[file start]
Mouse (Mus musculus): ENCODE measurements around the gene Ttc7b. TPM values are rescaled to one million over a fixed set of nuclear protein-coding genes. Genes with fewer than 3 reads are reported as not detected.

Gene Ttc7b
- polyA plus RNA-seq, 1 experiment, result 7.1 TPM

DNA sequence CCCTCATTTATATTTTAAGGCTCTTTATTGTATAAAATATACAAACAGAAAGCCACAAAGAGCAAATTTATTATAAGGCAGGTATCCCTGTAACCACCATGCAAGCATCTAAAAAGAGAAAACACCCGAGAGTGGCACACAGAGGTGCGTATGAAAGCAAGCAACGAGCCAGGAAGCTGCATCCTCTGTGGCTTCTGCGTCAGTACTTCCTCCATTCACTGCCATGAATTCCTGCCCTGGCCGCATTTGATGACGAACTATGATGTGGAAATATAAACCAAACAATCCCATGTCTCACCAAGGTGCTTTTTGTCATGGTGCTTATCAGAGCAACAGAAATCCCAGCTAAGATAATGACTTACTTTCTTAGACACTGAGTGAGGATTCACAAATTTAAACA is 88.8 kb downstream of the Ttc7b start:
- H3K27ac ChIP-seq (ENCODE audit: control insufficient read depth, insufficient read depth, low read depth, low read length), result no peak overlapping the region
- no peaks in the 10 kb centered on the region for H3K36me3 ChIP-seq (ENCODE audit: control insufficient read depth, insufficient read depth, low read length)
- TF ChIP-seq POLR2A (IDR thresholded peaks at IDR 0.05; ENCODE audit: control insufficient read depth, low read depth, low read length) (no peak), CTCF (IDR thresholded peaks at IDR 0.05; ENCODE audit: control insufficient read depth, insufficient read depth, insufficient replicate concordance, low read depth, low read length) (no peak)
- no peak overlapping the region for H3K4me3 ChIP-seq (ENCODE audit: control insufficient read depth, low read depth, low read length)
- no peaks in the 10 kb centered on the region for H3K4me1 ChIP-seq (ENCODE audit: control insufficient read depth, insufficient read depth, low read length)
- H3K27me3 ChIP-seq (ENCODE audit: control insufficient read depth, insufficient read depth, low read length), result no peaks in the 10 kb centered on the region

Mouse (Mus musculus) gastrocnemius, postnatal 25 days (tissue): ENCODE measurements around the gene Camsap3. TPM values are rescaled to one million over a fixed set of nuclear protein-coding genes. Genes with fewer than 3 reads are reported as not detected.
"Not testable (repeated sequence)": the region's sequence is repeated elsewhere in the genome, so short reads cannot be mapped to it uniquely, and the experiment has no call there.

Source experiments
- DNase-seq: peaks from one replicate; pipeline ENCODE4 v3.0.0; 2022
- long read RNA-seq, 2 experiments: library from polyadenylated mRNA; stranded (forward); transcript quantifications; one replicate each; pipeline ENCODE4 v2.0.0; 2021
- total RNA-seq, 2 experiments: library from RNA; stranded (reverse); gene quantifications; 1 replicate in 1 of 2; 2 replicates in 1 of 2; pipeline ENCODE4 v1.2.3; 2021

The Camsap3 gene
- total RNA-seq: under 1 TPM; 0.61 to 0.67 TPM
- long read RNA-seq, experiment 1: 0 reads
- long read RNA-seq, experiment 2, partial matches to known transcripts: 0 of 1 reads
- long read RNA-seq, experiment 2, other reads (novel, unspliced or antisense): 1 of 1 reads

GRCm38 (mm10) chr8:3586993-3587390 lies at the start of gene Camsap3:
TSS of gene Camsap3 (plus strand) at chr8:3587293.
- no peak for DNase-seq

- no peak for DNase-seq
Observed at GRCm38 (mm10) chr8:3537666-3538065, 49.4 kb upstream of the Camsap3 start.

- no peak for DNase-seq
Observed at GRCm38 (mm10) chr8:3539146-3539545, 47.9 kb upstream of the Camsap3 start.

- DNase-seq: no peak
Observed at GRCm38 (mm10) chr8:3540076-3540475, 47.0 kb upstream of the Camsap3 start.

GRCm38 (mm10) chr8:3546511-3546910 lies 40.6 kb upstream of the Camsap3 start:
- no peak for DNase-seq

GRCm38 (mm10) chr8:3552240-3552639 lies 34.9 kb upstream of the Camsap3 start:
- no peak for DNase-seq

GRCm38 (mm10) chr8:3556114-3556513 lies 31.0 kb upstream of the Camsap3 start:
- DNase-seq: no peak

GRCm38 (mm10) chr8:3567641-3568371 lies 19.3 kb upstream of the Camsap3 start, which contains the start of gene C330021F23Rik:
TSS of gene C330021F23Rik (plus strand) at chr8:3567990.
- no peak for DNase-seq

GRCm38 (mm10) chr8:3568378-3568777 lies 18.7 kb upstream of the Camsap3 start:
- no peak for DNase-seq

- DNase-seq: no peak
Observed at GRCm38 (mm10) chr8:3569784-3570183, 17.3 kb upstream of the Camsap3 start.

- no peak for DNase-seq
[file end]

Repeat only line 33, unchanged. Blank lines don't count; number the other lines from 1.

GRCm38 (mm10) chr8:3552240-3552639 lies 34.9 kb upstream of the Camsap3 start: